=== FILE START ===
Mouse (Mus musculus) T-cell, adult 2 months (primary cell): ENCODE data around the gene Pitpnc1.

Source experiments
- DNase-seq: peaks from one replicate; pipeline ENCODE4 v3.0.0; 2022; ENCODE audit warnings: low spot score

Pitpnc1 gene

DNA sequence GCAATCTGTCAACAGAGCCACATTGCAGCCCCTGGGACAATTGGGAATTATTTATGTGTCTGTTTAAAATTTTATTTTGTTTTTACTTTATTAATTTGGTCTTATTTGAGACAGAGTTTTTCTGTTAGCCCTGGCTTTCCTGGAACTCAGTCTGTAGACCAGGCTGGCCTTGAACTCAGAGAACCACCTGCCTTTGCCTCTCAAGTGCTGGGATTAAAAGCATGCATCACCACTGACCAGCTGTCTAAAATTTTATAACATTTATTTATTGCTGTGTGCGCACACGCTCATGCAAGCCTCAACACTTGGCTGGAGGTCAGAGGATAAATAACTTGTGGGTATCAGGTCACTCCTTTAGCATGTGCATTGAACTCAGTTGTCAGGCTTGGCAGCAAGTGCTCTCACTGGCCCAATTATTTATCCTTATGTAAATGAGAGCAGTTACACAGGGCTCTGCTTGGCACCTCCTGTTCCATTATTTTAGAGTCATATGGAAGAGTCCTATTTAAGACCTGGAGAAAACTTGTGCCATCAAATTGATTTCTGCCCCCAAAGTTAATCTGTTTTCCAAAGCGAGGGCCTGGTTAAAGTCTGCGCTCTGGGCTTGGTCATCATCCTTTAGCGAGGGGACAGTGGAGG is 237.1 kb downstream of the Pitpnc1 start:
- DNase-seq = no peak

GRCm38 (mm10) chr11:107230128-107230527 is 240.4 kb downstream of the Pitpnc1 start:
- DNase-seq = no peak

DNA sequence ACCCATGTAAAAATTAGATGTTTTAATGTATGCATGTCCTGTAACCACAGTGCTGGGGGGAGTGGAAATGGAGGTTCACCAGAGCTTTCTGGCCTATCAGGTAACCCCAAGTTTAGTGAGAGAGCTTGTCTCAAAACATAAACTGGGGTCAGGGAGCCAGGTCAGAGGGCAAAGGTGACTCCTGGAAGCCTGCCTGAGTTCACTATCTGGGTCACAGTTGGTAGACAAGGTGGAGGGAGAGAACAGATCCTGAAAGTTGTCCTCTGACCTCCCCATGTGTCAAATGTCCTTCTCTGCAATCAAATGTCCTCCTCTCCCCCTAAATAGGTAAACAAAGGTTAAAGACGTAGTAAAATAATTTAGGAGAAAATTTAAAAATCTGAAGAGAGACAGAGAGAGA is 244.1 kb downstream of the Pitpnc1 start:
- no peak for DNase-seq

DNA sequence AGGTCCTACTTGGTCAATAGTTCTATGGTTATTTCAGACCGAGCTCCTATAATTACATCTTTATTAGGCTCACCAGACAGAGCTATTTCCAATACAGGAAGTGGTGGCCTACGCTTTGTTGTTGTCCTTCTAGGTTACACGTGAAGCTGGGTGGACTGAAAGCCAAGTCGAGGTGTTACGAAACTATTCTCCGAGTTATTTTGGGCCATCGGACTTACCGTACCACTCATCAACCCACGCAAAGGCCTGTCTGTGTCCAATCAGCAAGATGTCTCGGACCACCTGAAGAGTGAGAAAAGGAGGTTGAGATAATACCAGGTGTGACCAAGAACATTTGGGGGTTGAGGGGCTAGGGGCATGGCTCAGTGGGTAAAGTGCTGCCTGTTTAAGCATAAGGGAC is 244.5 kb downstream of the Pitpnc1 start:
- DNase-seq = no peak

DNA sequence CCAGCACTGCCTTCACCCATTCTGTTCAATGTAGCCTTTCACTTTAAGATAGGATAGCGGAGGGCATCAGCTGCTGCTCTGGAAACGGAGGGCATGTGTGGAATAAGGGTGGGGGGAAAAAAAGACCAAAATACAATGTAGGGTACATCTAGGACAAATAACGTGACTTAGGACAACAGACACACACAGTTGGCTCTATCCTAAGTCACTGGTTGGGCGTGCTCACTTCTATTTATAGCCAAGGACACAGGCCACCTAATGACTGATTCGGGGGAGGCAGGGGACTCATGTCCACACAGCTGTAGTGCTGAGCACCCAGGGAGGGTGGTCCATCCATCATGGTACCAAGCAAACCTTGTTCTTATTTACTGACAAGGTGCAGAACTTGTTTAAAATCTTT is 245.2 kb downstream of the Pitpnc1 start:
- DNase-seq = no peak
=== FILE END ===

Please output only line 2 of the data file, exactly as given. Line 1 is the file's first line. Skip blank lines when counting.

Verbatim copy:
Source experiments